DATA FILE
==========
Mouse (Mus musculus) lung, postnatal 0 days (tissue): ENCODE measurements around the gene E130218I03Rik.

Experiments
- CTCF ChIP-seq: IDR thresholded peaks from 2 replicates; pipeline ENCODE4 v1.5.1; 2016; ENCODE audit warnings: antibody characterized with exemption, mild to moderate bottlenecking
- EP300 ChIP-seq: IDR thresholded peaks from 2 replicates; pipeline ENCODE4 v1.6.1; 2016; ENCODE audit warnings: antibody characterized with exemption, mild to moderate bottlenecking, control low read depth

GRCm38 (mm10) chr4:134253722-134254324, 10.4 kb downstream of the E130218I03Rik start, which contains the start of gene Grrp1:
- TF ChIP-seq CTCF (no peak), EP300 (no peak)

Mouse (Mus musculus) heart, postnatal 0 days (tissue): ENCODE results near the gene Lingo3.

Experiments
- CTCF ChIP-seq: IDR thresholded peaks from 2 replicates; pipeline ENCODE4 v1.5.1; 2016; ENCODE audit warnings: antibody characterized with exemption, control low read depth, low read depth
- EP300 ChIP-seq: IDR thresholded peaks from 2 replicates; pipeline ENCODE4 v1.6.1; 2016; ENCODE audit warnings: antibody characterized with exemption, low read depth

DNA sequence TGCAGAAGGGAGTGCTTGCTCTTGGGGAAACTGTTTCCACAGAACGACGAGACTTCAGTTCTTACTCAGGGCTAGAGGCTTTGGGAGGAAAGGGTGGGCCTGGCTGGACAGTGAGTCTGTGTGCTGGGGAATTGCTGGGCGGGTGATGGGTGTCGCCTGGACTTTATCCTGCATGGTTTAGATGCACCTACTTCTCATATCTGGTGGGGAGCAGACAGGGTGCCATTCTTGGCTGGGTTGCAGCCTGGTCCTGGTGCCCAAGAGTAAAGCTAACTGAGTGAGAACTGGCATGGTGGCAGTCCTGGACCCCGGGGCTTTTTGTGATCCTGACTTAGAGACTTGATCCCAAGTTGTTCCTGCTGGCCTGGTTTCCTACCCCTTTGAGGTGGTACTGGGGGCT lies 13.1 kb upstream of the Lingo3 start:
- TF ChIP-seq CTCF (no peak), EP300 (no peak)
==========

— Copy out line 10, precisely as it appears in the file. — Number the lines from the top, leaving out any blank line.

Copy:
- EP300 ChIP-seq: IDR thresholded peaks from 2 replicates; pipeline ENCODE4 v1.6.1; 2016; ENCODE audit warnings: antibody characterized with exemption, low read depth